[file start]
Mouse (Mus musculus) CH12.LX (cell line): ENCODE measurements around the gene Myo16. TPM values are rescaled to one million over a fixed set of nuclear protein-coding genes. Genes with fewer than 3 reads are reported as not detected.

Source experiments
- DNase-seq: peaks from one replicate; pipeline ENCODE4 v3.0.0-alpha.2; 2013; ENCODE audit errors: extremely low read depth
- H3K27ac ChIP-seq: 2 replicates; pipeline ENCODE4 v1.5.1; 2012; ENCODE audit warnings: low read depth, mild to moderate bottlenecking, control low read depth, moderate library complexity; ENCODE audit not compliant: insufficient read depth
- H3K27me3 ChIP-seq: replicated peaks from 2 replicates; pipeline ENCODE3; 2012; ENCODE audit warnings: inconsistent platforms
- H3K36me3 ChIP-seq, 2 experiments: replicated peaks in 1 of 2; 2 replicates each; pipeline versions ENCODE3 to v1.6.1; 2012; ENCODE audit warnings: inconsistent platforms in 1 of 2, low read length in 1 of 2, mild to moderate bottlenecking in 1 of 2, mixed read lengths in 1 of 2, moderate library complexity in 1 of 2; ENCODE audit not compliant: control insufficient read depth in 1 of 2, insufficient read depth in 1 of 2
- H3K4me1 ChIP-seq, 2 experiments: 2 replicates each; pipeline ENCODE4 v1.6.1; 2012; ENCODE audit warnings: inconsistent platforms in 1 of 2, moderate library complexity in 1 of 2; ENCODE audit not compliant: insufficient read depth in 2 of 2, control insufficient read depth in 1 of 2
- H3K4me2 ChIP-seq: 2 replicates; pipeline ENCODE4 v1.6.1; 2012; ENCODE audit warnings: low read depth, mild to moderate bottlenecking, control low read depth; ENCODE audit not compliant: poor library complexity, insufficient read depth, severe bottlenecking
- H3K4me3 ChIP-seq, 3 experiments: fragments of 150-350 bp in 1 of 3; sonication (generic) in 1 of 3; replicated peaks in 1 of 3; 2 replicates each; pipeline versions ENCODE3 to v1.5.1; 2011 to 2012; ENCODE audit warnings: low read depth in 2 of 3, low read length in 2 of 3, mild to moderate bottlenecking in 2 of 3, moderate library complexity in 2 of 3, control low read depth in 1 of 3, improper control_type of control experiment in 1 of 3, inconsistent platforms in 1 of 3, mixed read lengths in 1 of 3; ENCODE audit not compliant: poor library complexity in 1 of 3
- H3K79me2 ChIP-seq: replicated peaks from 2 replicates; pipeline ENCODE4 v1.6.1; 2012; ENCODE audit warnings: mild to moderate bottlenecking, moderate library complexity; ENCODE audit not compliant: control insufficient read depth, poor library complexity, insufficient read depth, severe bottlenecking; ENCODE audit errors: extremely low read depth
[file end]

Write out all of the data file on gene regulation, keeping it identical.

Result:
Mouse (Mus musculus) CH12.LX (cell line): ENCODE measurements around the gene Myo16. TPM values are rescaled to one million over a fixed set of nuclear protein-coding genes. Genes with fewer than 3 reads are reported as not detected.

Source experiments
- DNase-seq: peaks from one replicate; pipeline ENCODE4 v3.0.0-alpha.2; 2013; ENCODE audit errors: extremely low read depth
- H3K27ac ChIP-seq: 2 replicates; pipeline ENCODE4 v1.5.1; 2012; ENCODE audit warnings: low read depth, mild to moderate bottlenecking, control low read depth, moderate library complexity; ENCODE audit not compliant: insufficient read depth
- H3K27me3 ChIP-seq: replicated peaks from 2 replicates; pipeline ENCODE3; 2012; ENCODE audit warnings: inconsistent platforms
- H3K36me3 ChIP-seq, 2 experiments: replicated peaks in 1 of 2; 2 replicates each; pipeline versions ENCODE3 to v1.6.1; 2012; ENCODE audit warnings: inconsistent platforms in 1 of 2, low read length in 1 of 2, mild to moderate bottlenecking in 1 of 2, mixed read lengths in 1 of 2, moderate library complexity in 1 of 2; ENCODE audit not compliant: control insufficient read depth in 1 of 2, insufficient read depth in 1 of 2
- H3K4me1 ChIP-seq, 2 experiments: 2 replicates each; pipeline ENCODE4 v1.6.1; 2012; ENCODE audit warnings: inconsistent platforms in 1 of 2, moderate library complexity in 1 of 2; ENCODE audit not compliant: insufficient read depth in 2 of 2, control insufficient read depth in 1 of 2
- H3K4me2 ChIP-seq: 2 replicates; pipeline ENCODE4 v1.6.1; 2012; ENCODE audit warnings: low read depth, mild to moderate bottlenecking, control low read depth; ENCODE audit not compliant: poor library complexity, insufficient read depth, severe bottlenecking
- H3K4me3 ChIP-seq, 3 experiments: fragments of 150-350 bp in 1 of 3; sonication (generic) in 1 of 3; replicated peaks in 1 of 3; 2 replicates each; pipeline versions ENCODE3 to v1.5.1; 2011 to 2012; ENCODE audit warnings: low read depth in 2 of 3, low read length in 2 of 3, mild to moderate bottlenecking in 2 of 3, moderate library complexity in 2 of 3, control low read depth in 1 of 3, improper control_type of control experiment in 1 of 3, inconsistent platforms in 1 of 3, mixed read lengths in 1 of 3; ENCODE audit not compliant: poor library complexity in 1 of 3
- H3K79me2 ChIP-seq: replicated peaks from 2 replicates; pipeline ENCODE4 v1.6.1; 2012; ENCODE audit warnings: mild to moderate bottlenecking, moderate library complexity; ENCODE audit not compliant: control insufficient read depth, poor library complexity, insufficient read depth, severe bottlenecking; ENCODE audit errors: extremely low read depth